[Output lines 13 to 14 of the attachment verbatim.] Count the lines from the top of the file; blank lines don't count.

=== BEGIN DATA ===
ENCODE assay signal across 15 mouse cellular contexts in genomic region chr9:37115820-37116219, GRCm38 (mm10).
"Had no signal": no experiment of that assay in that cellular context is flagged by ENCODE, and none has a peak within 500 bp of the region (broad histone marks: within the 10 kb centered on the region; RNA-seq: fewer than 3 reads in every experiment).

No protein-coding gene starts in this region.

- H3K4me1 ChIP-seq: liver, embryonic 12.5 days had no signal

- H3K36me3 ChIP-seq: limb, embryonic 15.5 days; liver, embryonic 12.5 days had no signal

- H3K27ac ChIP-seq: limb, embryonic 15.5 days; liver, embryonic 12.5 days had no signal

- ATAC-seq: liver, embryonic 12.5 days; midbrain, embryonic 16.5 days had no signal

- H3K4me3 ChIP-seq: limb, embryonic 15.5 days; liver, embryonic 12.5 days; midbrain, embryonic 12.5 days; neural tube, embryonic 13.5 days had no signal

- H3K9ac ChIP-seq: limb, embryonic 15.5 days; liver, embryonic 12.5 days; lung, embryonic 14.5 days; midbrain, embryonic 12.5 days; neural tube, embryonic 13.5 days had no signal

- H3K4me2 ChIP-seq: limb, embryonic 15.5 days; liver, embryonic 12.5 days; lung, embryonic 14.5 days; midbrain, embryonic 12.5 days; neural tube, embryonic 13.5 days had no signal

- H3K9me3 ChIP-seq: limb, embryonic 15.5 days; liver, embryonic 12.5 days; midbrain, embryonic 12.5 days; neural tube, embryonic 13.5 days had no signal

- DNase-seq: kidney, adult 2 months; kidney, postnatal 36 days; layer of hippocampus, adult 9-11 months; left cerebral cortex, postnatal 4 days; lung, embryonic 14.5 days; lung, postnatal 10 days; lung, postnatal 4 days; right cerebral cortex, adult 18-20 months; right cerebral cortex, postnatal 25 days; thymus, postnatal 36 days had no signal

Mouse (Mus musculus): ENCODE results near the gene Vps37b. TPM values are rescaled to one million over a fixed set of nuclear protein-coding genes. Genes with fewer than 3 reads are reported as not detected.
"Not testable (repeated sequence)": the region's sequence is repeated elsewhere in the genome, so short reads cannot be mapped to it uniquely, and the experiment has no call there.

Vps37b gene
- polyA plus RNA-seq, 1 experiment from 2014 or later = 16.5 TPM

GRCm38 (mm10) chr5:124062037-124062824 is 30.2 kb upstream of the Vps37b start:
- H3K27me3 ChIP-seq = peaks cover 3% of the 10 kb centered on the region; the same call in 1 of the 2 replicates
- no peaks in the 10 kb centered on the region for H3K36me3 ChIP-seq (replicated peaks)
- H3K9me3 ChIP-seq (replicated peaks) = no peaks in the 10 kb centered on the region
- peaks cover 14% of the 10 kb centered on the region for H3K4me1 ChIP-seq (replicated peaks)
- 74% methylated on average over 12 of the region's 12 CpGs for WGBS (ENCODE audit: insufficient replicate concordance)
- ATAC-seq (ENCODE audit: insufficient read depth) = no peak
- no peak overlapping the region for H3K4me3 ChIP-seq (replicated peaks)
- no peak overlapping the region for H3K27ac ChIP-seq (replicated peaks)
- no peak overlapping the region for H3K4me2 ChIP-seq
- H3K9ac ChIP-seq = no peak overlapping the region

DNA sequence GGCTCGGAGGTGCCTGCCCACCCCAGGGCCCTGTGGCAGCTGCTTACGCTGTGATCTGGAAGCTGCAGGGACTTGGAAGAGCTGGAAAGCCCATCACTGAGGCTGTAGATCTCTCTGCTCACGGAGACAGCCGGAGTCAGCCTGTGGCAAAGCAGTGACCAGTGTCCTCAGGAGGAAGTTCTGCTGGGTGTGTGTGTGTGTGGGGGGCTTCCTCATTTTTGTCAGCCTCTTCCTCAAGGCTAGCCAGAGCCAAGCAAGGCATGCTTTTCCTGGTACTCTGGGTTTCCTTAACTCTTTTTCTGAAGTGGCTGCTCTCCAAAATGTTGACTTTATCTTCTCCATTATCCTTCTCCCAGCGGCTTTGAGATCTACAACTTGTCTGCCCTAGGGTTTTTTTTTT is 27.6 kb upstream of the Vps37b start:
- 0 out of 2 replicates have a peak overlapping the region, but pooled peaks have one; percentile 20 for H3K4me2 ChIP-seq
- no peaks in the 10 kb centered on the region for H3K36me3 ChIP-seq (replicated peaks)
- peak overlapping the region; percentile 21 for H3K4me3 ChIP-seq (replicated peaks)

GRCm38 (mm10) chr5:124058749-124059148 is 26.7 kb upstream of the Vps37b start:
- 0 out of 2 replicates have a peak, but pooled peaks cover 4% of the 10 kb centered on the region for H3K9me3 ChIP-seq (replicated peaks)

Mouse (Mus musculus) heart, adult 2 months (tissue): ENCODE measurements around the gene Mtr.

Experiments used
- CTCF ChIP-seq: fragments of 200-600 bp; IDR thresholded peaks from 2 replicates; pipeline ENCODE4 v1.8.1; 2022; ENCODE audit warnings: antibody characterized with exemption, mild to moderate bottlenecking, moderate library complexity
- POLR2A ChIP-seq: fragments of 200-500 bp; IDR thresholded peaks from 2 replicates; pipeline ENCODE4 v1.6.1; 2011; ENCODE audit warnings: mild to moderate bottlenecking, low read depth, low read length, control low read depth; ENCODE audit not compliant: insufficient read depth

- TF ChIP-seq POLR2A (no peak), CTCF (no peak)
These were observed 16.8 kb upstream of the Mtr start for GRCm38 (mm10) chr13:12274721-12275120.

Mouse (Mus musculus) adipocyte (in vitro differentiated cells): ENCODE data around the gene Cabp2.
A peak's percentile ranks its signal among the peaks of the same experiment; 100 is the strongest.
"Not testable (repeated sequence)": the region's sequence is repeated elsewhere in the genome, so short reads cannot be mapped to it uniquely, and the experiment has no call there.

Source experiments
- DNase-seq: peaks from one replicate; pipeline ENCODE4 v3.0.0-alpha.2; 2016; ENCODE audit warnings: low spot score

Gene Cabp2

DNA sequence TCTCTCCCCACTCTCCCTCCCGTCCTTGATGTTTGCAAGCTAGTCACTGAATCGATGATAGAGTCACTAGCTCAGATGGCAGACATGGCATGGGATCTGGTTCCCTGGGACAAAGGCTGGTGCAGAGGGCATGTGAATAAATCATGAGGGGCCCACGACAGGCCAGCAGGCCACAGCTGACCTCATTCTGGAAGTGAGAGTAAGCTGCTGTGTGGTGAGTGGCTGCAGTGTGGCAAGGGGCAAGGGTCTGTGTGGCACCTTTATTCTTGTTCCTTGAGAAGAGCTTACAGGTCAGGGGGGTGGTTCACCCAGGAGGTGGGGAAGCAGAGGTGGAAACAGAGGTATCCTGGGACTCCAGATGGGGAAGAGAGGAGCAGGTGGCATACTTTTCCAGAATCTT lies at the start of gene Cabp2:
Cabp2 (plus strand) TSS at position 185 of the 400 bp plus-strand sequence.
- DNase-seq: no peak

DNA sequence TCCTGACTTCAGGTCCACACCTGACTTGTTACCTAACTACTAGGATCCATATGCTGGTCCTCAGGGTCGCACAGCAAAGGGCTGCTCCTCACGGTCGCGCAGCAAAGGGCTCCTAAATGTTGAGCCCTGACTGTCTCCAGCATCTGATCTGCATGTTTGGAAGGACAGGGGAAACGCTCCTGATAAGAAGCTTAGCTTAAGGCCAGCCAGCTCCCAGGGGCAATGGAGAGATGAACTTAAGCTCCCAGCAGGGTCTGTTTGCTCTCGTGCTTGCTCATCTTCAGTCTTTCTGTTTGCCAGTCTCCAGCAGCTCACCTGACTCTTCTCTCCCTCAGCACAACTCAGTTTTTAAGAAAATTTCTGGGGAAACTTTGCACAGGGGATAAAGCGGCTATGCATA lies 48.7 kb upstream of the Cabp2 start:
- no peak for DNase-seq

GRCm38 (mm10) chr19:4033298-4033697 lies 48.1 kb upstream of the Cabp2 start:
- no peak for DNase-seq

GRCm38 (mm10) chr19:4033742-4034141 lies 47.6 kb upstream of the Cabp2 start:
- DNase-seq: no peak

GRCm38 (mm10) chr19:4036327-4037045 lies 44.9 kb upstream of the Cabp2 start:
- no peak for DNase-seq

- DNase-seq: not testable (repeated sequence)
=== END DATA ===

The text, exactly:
Mouse (Mus musculus): ENCODE results near the gene Vps37b. TPM values are rescaled to one million over a fixed set of nuclear protein-coding genes. Genes with fewer than 3 reads are reported as not detected.
"Not testable (repeated sequence)": the region's sequence is repeated elsewhere in the genome, so short reads cannot be mapped to it uniquely, and the experiment has no call there.